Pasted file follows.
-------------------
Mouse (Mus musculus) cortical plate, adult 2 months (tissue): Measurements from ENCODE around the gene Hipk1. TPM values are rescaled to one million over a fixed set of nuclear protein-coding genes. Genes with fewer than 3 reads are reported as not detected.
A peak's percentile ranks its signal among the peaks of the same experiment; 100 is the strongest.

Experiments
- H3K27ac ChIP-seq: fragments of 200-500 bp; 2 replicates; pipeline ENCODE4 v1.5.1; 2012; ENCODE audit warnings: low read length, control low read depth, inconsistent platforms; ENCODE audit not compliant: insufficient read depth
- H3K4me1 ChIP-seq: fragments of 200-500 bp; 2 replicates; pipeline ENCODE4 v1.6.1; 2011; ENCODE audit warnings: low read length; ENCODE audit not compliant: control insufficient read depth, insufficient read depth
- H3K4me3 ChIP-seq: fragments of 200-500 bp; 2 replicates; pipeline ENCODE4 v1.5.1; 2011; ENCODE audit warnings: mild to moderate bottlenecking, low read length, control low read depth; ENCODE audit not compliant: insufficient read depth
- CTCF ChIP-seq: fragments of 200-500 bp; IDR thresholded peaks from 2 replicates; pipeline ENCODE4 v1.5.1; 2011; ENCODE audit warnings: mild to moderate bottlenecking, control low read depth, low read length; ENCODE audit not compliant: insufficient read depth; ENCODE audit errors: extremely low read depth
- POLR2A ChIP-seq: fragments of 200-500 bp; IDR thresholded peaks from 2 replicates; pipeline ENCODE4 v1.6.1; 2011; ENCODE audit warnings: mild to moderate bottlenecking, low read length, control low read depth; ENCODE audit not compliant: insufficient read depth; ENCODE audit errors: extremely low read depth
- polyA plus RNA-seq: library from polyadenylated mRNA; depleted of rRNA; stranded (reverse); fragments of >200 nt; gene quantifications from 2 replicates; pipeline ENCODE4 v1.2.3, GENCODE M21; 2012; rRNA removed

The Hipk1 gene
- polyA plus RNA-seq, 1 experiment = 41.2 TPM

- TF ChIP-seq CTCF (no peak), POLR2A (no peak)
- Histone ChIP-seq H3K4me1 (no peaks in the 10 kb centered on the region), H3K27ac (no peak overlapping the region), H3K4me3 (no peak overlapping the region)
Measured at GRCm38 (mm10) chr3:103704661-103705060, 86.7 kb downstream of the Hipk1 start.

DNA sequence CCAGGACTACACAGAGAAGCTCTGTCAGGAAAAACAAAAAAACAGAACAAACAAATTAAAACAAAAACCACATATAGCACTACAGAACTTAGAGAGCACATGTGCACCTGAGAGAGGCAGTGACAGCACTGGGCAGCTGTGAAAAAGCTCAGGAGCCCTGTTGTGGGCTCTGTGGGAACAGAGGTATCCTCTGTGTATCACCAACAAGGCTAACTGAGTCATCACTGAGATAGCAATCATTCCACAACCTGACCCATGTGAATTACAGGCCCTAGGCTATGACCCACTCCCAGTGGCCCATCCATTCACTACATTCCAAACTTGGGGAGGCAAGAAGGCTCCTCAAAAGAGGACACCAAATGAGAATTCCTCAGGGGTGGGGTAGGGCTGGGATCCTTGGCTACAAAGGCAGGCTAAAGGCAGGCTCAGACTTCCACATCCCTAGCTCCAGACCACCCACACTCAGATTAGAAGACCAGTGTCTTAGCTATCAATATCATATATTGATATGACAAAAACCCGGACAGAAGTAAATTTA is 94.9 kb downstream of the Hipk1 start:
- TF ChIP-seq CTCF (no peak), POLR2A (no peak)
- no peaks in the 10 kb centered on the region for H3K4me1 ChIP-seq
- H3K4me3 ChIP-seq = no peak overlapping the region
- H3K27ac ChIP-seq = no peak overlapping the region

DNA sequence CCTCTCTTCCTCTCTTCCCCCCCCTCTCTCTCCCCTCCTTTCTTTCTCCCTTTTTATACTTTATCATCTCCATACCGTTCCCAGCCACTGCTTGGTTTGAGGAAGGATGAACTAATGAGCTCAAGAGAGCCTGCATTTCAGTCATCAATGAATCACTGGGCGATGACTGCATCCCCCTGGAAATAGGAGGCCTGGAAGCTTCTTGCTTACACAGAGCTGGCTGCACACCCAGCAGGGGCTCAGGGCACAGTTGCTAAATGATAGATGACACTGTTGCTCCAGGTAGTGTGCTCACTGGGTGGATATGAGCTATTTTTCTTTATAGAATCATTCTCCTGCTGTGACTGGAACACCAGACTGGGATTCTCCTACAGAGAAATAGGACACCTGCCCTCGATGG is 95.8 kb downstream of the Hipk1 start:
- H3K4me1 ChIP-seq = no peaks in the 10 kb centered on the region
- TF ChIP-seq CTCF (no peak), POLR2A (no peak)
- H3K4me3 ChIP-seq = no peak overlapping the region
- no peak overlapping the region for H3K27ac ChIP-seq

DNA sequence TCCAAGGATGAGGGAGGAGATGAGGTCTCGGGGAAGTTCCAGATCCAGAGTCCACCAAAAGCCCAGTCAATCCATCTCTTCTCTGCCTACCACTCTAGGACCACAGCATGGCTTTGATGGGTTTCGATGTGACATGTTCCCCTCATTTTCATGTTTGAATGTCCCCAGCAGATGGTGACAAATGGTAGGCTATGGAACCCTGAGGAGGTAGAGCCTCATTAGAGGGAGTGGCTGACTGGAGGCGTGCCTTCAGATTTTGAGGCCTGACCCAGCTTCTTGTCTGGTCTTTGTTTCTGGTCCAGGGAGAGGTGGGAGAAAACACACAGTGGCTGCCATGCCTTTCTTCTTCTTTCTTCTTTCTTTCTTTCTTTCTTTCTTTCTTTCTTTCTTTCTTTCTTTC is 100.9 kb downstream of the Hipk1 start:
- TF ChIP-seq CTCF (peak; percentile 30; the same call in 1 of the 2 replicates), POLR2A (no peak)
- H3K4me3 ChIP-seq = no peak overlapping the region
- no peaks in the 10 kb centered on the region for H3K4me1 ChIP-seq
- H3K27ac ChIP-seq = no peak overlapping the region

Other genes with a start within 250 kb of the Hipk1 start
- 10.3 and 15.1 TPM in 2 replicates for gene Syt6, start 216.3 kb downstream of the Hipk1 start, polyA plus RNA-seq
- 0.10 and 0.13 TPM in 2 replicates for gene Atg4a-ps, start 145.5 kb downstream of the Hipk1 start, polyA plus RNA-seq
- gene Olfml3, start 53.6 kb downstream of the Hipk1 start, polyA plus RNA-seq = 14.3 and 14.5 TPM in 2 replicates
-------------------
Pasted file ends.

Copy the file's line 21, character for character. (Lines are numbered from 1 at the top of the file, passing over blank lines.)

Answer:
- H3K4me1 ChIP-seq = no peaks in the 10 kb centered on the region